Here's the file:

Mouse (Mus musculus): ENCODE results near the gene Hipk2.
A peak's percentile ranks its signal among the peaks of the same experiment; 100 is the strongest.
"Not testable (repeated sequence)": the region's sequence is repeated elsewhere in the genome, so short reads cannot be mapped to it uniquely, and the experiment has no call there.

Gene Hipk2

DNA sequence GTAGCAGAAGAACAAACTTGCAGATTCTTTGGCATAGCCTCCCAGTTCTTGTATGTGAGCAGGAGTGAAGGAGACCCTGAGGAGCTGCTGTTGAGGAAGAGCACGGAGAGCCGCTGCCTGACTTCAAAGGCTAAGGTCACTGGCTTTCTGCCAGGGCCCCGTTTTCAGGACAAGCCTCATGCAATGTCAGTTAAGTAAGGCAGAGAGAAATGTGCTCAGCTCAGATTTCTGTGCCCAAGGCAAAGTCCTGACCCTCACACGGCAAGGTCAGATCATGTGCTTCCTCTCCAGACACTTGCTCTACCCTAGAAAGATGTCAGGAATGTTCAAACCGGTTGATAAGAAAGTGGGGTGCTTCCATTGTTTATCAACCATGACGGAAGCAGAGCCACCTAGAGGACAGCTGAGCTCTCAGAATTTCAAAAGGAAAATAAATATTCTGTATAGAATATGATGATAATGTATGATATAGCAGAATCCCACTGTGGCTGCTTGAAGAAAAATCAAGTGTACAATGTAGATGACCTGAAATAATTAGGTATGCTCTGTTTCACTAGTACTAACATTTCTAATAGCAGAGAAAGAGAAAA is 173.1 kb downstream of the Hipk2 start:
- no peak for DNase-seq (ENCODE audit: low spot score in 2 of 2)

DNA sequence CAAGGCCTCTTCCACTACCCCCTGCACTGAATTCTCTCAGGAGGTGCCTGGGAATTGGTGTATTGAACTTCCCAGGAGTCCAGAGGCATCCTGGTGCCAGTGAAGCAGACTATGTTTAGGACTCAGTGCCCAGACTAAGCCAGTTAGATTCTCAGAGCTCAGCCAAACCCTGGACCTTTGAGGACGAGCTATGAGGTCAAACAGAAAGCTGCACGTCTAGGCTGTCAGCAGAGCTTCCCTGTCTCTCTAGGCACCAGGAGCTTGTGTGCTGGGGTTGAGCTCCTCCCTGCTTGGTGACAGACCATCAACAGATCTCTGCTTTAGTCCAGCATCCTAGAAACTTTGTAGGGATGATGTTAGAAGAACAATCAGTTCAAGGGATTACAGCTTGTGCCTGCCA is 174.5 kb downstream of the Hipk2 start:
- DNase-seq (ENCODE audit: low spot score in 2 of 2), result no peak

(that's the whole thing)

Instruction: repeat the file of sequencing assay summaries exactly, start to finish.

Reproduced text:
Mouse (Mus musculus): ENCODE results near the gene Hipk2.
A peak's percentile ranks its signal among the peaks of the same experiment; 100 is the strongest.
"Not testable (repeated sequence)": the region's sequence is repeated elsewhere in the genome, so short reads cannot be mapped to it uniquely, and the experiment has no call there.

Gene Hipk2

DNA sequence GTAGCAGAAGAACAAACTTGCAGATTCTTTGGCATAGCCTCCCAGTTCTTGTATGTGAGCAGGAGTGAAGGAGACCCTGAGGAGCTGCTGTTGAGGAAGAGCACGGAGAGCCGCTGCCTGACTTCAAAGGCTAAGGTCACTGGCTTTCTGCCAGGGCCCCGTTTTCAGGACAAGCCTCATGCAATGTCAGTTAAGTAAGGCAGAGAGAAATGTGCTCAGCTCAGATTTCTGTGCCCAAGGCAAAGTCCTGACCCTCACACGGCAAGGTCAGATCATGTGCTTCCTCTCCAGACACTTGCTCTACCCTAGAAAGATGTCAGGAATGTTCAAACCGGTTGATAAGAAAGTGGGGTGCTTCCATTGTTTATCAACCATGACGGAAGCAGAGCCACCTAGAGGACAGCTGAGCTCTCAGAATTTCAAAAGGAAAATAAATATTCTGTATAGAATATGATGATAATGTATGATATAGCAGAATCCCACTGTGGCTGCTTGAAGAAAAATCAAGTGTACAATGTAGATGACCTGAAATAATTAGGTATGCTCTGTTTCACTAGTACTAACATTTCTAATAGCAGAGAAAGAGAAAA is 173.1 kb downstream of the Hipk2 start:
- no peak for DNase-seq (ENCODE audit: low spot score in 2 of 2)

DNA sequence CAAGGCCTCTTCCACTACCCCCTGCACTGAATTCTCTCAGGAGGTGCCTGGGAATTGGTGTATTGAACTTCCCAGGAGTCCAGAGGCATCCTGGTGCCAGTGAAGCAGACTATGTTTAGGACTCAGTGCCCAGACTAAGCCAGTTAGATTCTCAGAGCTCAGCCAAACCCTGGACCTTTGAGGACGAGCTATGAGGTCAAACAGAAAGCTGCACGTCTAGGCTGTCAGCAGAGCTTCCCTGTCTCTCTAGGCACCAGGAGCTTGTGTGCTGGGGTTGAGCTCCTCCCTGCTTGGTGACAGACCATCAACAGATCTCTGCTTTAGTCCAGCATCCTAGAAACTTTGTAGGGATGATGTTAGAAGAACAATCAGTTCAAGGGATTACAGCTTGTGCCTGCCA is 174.5 kb downstream of the Hipk2 start:
- DNase-seq (ENCODE audit: low spot score in 2 of 2), result no peak